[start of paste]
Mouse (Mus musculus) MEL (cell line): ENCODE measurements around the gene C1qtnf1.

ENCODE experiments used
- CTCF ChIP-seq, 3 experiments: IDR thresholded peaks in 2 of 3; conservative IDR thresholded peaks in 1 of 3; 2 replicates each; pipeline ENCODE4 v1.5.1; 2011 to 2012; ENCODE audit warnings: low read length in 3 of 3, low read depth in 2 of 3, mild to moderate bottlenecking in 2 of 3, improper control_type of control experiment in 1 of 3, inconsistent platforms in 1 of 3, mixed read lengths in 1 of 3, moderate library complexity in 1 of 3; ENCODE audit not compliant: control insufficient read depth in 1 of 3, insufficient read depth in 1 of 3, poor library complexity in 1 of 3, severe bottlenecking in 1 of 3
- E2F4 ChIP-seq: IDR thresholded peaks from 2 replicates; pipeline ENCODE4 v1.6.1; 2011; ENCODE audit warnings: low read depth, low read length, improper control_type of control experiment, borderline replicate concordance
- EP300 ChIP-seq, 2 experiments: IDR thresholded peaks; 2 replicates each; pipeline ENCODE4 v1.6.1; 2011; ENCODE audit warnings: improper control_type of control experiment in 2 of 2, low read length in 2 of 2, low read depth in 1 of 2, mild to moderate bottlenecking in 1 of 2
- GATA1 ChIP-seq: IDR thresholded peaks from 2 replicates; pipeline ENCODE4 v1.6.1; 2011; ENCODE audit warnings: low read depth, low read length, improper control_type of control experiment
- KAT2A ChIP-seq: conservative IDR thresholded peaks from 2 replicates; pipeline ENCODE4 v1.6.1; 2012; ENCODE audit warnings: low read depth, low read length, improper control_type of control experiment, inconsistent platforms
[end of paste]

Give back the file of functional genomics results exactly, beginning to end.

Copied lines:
Mouse (Mus musculus) MEL (cell line): ENCODE measurements around the gene C1qtnf1.

ENCODE experiments used
- CTCF ChIP-seq, 3 experiments: IDR thresholded peaks in 2 of 3; conservative IDR thresholded peaks in 1 of 3; 2 replicates each; pipeline ENCODE4 v1.5.1; 2011 to 2012; ENCODE audit warnings: low read length in 3 of 3, low read depth in 2 of 3, mild to moderate bottlenecking in 2 of 3, improper control_type of control experiment in 1 of 3, inconsistent platforms in 1 of 3, mixed read lengths in 1 of 3, moderate library complexity in 1 of 3; ENCODE audit not compliant: control insufficient read depth in 1 of 3, insufficient read depth in 1 of 3, poor library complexity in 1 of 3, severe bottlenecking in 1 of 3
- E2F4 ChIP-seq: IDR thresholded peaks from 2 replicates; pipeline ENCODE4 v1.6.1; 2011; ENCODE audit warnings: low read depth, low read length, improper control_type of control experiment, borderline replicate concordance
- EP300 ChIP-seq, 2 experiments: IDR thresholded peaks; 2 replicates each; pipeline ENCODE4 v1.6.1; 2011; ENCODE audit warnings: improper control_type of control experiment in 2 of 2, low read length in 2 of 2, low read depth in 1 of 2, mild to moderate bottlenecking in 1 of 2
- GATA1 ChIP-seq: IDR thresholded peaks from 2 replicates; pipeline ENCODE4 v1.6.1; 2011; ENCODE audit warnings: low read depth, low read length, improper control_type of control experiment
- KAT2A ChIP-seq: conservative IDR thresholded peaks from 2 replicates; pipeline ENCODE4 v1.6.1; 2012; ENCODE audit warnings: low read depth, low read length, improper control_type of control experiment, inconsistent platforms